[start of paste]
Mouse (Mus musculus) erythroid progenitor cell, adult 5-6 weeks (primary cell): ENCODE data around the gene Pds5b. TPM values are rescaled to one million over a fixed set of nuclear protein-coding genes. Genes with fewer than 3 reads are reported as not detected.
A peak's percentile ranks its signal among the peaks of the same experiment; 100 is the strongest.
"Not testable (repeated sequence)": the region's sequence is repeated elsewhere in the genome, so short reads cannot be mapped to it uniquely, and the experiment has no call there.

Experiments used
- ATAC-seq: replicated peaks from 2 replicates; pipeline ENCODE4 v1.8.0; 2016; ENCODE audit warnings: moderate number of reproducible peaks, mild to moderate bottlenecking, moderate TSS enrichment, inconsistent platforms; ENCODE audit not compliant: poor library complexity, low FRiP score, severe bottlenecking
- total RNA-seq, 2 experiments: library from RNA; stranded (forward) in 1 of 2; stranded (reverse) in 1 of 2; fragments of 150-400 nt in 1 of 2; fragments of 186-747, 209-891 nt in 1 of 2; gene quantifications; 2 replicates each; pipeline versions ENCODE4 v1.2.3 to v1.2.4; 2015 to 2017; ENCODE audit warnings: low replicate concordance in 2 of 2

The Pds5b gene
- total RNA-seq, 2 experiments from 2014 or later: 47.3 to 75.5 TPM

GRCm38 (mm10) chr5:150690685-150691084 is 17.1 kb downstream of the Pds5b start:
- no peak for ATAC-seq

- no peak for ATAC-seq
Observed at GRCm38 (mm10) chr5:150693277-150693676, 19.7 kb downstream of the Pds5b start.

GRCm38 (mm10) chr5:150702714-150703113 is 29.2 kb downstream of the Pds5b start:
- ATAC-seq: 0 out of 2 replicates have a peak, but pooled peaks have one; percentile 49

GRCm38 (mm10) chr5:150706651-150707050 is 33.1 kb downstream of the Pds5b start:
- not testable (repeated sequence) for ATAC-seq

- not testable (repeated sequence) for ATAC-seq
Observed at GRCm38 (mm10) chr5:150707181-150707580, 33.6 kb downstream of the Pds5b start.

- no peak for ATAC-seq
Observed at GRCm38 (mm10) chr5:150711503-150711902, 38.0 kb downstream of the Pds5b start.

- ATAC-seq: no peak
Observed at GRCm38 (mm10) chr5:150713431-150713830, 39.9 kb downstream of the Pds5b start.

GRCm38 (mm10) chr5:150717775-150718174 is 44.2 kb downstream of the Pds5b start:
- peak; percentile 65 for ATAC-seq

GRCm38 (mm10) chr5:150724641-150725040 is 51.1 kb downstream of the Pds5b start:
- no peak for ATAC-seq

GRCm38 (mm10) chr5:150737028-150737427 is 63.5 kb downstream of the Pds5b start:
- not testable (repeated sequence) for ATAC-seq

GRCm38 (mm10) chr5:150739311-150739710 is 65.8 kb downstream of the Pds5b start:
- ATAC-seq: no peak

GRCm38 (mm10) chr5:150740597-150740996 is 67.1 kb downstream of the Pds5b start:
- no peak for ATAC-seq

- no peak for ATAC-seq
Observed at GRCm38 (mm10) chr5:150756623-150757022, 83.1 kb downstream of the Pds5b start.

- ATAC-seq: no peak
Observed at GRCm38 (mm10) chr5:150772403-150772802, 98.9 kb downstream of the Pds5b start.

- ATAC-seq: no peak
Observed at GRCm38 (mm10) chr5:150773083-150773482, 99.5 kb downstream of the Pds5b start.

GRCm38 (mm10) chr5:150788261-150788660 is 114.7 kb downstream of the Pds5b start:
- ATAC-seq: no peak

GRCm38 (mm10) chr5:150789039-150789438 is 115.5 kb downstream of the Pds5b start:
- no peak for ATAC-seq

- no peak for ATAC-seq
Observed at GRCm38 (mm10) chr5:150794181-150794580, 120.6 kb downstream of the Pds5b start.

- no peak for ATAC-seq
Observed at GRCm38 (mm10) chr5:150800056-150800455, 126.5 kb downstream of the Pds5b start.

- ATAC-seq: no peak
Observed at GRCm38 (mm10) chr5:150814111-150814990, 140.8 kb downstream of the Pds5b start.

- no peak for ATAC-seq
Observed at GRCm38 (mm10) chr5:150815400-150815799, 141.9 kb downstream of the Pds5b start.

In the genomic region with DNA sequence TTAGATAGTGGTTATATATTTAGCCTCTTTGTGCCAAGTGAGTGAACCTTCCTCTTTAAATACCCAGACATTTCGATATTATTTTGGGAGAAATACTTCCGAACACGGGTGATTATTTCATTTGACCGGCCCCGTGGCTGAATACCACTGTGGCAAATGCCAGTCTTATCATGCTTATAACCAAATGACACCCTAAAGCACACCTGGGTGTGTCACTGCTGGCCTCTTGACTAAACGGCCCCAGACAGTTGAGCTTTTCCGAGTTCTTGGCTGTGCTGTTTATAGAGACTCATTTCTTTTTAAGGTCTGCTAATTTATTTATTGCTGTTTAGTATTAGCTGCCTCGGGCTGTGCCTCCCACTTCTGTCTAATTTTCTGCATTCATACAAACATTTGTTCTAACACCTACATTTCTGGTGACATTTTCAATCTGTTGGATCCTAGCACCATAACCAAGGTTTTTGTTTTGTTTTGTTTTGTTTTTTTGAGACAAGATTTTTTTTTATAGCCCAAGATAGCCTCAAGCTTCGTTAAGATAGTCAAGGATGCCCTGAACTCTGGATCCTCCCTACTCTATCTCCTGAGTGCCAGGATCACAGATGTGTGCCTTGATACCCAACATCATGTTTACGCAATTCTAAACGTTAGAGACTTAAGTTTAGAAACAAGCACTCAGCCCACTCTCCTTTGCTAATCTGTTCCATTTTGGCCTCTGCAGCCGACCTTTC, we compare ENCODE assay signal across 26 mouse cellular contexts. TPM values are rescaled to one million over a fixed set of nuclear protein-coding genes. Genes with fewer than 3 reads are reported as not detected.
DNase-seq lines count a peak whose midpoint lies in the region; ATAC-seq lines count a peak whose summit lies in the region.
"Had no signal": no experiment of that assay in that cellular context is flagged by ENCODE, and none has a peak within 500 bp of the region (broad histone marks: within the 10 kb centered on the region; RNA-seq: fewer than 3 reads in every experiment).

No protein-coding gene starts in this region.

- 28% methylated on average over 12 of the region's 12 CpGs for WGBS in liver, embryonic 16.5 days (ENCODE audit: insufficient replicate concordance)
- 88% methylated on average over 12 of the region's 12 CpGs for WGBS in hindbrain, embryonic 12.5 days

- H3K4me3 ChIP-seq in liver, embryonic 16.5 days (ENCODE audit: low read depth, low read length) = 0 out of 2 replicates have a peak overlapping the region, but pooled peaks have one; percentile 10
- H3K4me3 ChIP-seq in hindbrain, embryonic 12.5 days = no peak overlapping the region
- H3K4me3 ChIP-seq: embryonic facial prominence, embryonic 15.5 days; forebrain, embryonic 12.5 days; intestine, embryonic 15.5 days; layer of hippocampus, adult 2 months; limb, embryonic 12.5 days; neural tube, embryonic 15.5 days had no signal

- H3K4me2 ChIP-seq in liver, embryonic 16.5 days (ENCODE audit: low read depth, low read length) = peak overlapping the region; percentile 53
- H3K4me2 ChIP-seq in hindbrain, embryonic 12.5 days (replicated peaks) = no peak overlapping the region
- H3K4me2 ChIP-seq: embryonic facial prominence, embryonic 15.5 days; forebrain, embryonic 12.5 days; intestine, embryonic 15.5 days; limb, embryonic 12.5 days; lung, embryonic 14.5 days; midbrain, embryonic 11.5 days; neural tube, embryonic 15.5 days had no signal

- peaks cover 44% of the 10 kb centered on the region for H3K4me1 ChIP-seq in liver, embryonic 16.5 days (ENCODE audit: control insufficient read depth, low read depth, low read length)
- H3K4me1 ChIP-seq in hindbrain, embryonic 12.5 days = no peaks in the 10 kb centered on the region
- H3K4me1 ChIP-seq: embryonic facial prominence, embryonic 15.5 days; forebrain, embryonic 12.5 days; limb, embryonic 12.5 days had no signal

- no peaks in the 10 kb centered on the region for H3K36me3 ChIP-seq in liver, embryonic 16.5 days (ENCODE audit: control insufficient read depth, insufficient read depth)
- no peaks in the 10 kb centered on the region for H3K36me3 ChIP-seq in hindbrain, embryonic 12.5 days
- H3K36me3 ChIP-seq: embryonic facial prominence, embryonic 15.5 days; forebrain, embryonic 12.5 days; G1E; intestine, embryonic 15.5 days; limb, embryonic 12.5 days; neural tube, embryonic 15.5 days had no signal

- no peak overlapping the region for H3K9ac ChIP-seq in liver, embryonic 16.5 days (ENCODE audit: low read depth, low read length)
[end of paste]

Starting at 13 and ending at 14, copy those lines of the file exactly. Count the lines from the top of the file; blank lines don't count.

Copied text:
GRCm38 (mm10) chr5:150702714-150703113 is 29.2 kb downstream of the Pds5b start:
- ATAC-seq: 0 out of 2 replicates have a peak, but pooled peaks have one; percentile 49